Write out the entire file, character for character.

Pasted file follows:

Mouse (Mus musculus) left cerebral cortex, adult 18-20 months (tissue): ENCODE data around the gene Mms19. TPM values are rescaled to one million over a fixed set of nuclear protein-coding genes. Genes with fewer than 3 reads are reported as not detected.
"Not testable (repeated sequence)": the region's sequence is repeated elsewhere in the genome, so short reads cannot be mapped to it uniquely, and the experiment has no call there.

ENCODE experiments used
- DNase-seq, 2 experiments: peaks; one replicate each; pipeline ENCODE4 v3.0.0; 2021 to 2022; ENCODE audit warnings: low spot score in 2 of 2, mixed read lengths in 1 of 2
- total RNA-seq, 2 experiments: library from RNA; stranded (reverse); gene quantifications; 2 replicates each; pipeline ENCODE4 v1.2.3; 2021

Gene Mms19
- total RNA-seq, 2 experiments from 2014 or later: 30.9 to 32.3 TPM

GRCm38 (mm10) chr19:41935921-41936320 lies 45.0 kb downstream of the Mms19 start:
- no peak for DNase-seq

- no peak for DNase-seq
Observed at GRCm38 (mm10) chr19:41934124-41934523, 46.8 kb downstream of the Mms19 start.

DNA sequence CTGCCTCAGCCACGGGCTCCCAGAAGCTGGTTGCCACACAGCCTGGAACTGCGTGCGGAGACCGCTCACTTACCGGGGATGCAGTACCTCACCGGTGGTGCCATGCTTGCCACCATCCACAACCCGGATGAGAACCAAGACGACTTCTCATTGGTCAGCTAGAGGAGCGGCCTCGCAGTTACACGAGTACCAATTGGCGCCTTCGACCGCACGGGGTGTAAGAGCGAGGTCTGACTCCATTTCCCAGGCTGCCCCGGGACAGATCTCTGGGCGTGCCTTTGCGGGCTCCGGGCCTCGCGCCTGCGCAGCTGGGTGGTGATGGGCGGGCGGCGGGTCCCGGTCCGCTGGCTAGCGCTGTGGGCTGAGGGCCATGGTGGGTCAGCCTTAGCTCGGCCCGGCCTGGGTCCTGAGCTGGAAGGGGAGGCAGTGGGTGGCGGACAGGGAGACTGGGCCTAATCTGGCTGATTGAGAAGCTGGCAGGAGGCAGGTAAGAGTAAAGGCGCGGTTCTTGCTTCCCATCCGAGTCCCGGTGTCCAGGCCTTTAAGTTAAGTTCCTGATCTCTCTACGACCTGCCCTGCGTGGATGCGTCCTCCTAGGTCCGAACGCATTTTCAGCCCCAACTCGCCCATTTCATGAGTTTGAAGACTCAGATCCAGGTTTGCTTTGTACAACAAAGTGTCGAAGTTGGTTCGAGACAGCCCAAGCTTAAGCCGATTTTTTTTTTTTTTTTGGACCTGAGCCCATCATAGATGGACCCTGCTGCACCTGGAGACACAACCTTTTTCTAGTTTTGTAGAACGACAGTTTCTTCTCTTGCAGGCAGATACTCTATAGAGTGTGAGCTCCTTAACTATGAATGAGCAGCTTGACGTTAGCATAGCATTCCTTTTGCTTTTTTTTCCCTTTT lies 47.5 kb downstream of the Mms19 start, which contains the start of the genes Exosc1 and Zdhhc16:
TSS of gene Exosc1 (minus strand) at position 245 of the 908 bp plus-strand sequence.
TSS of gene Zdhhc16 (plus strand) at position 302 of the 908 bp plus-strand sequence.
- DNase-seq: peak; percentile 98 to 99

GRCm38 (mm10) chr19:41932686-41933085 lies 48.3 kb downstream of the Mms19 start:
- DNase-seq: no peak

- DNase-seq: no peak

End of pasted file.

Mouse (Mus musculus) left cerebral cortex, adult 18-20 months (tissue): ENCODE data around the gene Mms19. TPM values are rescaled to one million over a fixed set of nuclear protein-coding genes. Genes with fewer than 3 reads are reported as not detected.
"Not testable (repeated sequence)": the region's sequence is repeated elsewhere in the genome, so short reads cannot be mapped to it uniquely, and the experiment has no call there.

ENCODE experiments used
- DNase-seq, 2 experiments: peaks; one replicate each; pipeline ENCODE4 v3.0.0; 2021 to 2022; ENCODE audit warnings: low spot score in 2 of 2, mixed read lengths in 1 of 2
- total RNA-seq, 2 experiments: library from RNA; stranded (reverse); gene quantifications; 2 replicates each; pipeline ENCODE4 v1.2.3; 2021

Gene Mms19
- total RNA-seq, 2 experiments from 2014 or later: 30.9 to 32.3 TPM

GRCm38 (mm10) chr19:41935921-41936320 lies 45.0 kb downstream of the Mms19 start:
- no peak for DNase-seq

- no peak for DNase-seq
Observed at GRCm38 (mm10) chr19:41934124-41934523, 46.8 kb downstream of the Mms19 start.

DNA sequence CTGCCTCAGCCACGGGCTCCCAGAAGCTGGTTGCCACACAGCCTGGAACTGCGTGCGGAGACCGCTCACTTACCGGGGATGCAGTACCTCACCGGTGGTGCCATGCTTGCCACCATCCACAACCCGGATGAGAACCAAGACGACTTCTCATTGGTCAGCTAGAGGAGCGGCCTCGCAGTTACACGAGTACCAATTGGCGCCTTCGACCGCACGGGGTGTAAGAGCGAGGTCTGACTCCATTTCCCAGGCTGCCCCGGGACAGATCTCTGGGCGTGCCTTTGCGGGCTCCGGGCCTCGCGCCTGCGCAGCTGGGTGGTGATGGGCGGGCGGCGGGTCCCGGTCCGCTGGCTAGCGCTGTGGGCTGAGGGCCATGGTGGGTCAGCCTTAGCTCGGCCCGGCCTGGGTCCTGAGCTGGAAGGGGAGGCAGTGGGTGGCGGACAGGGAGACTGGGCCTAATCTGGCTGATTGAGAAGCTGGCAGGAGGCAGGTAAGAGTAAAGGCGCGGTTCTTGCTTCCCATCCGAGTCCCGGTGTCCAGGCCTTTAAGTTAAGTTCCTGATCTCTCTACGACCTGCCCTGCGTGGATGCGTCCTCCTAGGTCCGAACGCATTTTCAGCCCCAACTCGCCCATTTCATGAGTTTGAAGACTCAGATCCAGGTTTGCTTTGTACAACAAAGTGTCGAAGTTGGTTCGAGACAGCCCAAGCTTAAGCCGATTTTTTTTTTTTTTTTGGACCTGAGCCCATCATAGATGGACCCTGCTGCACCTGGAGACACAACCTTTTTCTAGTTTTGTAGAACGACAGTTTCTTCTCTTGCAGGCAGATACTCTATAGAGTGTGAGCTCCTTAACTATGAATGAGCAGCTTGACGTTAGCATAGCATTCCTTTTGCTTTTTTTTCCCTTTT lies 47.5 kb downstream of the Mms19 start, which contains the start of the genes Exosc1 and Zdhhc16:
TSS of gene Exosc1 (minus strand) at position 245 of the 908 bp plus-strand sequence.
TSS of gene Zdhhc16 (plus strand) at position 302 of the 908 bp plus-strand sequence.
- DNase-seq: peak; percentile 98 to 99

GRCm38 (mm10) chr19:41932686-41933085 lies 48.3 kb downstream of the Mms19 start:
- DNase-seq: no peak

- DNase-seq: no peak